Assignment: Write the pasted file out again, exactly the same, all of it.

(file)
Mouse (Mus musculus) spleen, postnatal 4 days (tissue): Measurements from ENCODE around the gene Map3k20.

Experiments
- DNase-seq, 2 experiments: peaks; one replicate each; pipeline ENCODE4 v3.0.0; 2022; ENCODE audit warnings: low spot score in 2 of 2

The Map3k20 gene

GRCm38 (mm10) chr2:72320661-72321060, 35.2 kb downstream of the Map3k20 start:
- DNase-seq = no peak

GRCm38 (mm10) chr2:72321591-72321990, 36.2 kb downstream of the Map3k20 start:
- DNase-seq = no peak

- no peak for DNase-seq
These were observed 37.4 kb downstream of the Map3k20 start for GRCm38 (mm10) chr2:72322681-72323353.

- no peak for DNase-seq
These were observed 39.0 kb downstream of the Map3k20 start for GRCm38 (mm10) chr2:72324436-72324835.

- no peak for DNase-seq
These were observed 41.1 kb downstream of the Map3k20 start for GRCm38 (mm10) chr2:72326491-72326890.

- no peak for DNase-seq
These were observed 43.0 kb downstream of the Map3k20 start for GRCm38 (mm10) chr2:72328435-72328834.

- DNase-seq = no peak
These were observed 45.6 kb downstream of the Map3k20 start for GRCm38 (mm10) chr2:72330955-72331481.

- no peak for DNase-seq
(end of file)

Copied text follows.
Mouse (Mus musculus) spleen, postnatal 4 days (tissue): Measurements from ENCODE around the gene Map3k20.

Experiments
- DNase-seq, 2 experiments: peaks; one replicate each; pipeline ENCODE4 v3.0.0; 2022; ENCODE audit warnings: low spot score in 2 of 2

The Map3k20 gene

GRCm38 (mm10) chr2:72320661-72321060, 35.2 kb downstream of the Map3k20 start:
- DNase-seq = no peak

GRCm38 (mm10) chr2:72321591-72321990, 36.2 kb downstream of the Map3k20 start:
- DNase-seq = no peak

- no peak for DNase-seq
These were observed 37.4 kb downstream of the Map3k20 start for GRCm38 (mm10) chr2:72322681-72323353.

- no peak for DNase-seq
These were observed 39.0 kb downstream of the Map3k20 start for GRCm38 (mm10) chr2:72324436-72324835.

- no peak for DNase-seq
These were observed 41.1 kb downstream of the Map3k20 start for GRCm38 (mm10) chr2:72326491-72326890.

- no peak for DNase-seq
These were observed 43.0 kb downstream of the Map3k20 start for GRCm38 (mm10) chr2:72328435-72328834.

- DNase-seq = no peak
These were observed 45.6 kb downstream of the Map3k20 start for GRCm38 (mm10) chr2:72330955-72331481.

- no peak for DNase-seq